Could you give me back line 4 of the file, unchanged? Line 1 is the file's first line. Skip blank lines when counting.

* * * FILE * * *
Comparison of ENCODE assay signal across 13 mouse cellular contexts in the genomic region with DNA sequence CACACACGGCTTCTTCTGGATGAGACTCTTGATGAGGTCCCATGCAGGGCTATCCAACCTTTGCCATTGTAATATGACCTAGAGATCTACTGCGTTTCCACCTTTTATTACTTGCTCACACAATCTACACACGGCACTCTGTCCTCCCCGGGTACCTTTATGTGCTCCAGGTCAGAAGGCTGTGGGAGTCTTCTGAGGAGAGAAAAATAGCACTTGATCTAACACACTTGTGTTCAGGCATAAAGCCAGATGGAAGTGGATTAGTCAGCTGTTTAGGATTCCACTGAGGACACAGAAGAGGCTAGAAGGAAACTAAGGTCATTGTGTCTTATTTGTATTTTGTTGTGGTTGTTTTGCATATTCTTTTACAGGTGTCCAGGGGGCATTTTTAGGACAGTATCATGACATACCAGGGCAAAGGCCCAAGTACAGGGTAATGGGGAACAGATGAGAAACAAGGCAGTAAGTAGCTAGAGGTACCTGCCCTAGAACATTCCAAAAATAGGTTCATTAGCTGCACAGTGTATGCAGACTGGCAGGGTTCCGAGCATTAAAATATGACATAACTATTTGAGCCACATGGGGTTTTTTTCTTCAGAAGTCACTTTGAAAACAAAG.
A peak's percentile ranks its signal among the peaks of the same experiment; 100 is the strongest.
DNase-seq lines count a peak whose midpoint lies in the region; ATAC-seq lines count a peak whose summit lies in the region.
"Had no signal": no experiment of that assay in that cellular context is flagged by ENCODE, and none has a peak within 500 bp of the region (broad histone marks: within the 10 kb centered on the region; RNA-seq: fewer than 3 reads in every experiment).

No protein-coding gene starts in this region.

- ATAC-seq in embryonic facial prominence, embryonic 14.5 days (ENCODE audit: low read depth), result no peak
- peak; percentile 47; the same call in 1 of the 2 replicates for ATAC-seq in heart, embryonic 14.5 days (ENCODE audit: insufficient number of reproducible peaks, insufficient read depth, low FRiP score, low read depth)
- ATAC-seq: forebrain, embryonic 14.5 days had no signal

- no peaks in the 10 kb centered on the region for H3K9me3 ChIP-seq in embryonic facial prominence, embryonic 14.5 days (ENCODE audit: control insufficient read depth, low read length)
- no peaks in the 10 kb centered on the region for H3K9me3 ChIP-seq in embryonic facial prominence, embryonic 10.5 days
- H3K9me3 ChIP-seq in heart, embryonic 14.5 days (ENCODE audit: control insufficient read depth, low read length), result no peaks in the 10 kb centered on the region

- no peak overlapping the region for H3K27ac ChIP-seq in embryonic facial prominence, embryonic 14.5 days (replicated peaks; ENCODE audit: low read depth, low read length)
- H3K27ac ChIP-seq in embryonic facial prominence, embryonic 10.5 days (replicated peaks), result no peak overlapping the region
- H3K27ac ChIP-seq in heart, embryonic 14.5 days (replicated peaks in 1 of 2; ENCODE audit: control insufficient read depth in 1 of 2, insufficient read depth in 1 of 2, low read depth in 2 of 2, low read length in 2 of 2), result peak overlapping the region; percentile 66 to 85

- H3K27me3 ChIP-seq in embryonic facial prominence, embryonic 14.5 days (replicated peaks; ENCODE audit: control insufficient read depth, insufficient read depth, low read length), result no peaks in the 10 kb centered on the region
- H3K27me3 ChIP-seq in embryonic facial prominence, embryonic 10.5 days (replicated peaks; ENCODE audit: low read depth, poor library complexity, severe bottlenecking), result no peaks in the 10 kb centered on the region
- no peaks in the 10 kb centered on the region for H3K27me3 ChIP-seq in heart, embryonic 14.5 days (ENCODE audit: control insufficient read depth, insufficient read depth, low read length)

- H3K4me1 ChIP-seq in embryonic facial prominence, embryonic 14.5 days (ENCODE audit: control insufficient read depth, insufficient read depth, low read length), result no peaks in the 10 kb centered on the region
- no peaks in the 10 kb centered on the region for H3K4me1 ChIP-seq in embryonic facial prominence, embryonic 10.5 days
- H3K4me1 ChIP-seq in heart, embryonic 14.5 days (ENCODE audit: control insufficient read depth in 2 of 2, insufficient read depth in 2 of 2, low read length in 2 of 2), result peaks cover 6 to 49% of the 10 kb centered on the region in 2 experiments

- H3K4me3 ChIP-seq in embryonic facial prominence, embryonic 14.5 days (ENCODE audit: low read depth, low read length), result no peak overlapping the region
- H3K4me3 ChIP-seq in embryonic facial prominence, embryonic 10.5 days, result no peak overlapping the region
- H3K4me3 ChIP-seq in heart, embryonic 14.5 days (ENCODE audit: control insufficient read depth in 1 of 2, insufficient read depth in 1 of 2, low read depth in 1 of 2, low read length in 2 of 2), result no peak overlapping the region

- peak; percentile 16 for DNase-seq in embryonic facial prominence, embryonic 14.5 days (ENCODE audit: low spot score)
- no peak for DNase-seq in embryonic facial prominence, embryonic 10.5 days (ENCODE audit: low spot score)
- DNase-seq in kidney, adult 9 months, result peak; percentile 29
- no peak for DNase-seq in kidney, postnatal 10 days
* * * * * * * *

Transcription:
"Had no signal": no experiment of that assay in that cellular context is flagged by ENCODE, and none has a peak within 500 bp of the region (broad histone marks: within the 10 kb centered on the region; RNA-seq: fewer than 3 reads in every experiment).